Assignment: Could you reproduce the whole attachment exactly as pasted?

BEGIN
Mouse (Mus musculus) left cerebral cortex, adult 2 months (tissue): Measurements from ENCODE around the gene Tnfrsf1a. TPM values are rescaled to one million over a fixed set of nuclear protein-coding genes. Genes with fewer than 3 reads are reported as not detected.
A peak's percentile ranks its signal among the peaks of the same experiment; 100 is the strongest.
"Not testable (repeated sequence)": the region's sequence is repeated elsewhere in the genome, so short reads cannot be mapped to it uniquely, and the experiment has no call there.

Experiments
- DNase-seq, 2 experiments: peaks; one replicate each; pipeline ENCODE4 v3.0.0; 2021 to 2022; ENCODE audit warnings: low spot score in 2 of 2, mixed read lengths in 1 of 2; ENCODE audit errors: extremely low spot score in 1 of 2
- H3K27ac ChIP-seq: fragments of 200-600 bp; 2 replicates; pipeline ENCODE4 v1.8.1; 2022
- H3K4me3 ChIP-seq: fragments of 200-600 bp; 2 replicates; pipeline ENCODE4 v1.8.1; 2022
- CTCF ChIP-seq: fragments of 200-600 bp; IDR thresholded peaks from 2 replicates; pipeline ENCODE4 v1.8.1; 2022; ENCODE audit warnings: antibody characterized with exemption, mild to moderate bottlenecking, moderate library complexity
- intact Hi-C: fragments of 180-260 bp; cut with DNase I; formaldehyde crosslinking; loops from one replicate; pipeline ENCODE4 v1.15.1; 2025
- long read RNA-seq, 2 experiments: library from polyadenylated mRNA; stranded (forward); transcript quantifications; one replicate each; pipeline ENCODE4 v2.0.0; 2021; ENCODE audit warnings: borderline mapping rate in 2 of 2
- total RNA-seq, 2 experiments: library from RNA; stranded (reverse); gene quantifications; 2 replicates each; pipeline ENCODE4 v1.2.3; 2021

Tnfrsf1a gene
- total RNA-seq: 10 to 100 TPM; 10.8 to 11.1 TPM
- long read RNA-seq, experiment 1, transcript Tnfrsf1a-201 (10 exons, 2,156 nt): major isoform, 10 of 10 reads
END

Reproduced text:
Mouse (Mus musculus) left cerebral cortex, adult 2 months (tissue): Measurements from ENCODE around the gene Tnfrsf1a. TPM values are rescaled to one million over a fixed set of nuclear protein-coding genes. Genes with fewer than 3 reads are reported as not detected.
A peak's percentile ranks its signal among the peaks of the same experiment; 100 is the strongest.
"Not testable (repeated sequence)": the region's sequence is repeated elsewhere in the genome, so short reads cannot be mapped to it uniquely, and the experiment has no call there.

Experiments
- DNase-seq, 2 experiments: peaks; one replicate each; pipeline ENCODE4 v3.0.0; 2021 to 2022; ENCODE audit warnings: low spot score in 2 of 2, mixed read lengths in 1 of 2; ENCODE audit errors: extremely low spot score in 1 of 2
- H3K27ac ChIP-seq: fragments of 200-600 bp; 2 replicates; pipeline ENCODE4 v1.8.1; 2022
- H3K4me3 ChIP-seq: fragments of 200-600 bp; 2 replicates; pipeline ENCODE4 v1.8.1; 2022
- CTCF ChIP-seq: fragments of 200-600 bp; IDR thresholded peaks from 2 replicates; pipeline ENCODE4 v1.8.1; 2022; ENCODE audit warnings: antibody characterized with exemption, mild to moderate bottlenecking, moderate library complexity
- intact Hi-C: fragments of 180-260 bp; cut with DNase I; formaldehyde crosslinking; loops from one replicate; pipeline ENCODE4 v1.15.1; 2025
- long read RNA-seq, 2 experiments: library from polyadenylated mRNA; stranded (forward); transcript quantifications; one replicate each; pipeline ENCODE4 v2.0.0; 2021; ENCODE audit warnings: borderline mapping rate in 2 of 2
- total RNA-seq, 2 experiments: library from RNA; stranded (reverse); gene quantifications; 2 replicates each; pipeline ENCODE4 v1.2.3; 2021

Tnfrsf1a gene
- total RNA-seq: 10 to 100 TPM; 10.8 to 11.1 TPM
- long read RNA-seq, experiment 1, transcript Tnfrsf1a-201 (10 exons, 2,156 nt): major isoform, 10 of 10 reads